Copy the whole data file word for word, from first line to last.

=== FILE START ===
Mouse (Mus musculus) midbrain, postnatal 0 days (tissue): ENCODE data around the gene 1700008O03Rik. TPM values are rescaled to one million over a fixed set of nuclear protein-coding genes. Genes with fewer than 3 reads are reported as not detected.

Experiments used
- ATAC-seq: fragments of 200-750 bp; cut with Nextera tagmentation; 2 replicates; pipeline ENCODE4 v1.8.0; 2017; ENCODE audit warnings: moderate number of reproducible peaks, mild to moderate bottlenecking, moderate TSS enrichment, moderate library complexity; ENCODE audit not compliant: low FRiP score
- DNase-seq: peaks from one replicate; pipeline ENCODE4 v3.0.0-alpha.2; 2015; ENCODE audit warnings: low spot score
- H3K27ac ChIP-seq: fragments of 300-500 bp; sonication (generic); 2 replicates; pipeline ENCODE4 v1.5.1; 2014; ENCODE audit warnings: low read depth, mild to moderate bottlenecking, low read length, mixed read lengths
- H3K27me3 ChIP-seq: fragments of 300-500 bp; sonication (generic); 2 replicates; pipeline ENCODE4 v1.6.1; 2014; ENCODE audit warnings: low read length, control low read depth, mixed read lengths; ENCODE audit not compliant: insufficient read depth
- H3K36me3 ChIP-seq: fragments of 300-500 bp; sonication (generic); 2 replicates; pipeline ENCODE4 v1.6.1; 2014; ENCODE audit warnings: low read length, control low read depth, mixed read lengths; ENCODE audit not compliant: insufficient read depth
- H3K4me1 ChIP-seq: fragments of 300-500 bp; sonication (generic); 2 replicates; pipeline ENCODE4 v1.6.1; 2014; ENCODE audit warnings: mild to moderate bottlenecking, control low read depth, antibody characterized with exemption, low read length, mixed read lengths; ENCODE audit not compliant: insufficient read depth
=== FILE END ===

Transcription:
Mouse (Mus musculus) midbrain, postnatal 0 days (tissue): ENCODE data around the gene 1700008O03Rik. TPM values are rescaled to one million over a fixed set of nuclear protein-coding genes. Genes with fewer than 3 reads are reported as not detected.

Experiments used
- ATAC-seq: fragments of 200-750 bp; cut with Nextera tagmentation; 2 replicates; pipeline ENCODE4 v1.8.0; 2017; ENCODE audit warnings: moderate number of reproducible peaks, mild to moderate bottlenecking, moderate TSS enrichment, moderate library complexity; ENCODE audit not compliant: low FRiP score
- DNase-seq: peaks from one replicate; pipeline ENCODE4 v3.0.0-alpha.2; 2015; ENCODE audit warnings: low spot score
- H3K27ac ChIP-seq: fragments of 300-500 bp; sonication (generic); 2 replicates; pipeline ENCODE4 v1.5.1; 2014; ENCODE audit warnings: low read depth, mild to moderate bottlenecking, low read length, mixed read lengths
- H3K27me3 ChIP-seq: fragments of 300-500 bp; sonication (generic); 2 replicates; pipeline ENCODE4 v1.6.1; 2014; ENCODE audit warnings: low read length, control low read depth, mixed read lengths; ENCODE audit not compliant: insufficient read depth
- H3K36me3 ChIP-seq: fragments of 300-500 bp; sonication (generic); 2 replicates; pipeline ENCODE4 v1.6.1; 2014; ENCODE audit warnings: low read length, control low read depth, mixed read lengths; ENCODE audit not compliant: insufficient read depth
- H3K4me1 ChIP-seq: fragments of 300-500 bp; sonication (generic); 2 replicates; pipeline ENCODE4 v1.6.1; 2014; ENCODE audit warnings: mild to moderate bottlenecking, control low read depth, antibody characterized with exemption, low read length, mixed read lengths; ENCODE audit not compliant: insufficient read depth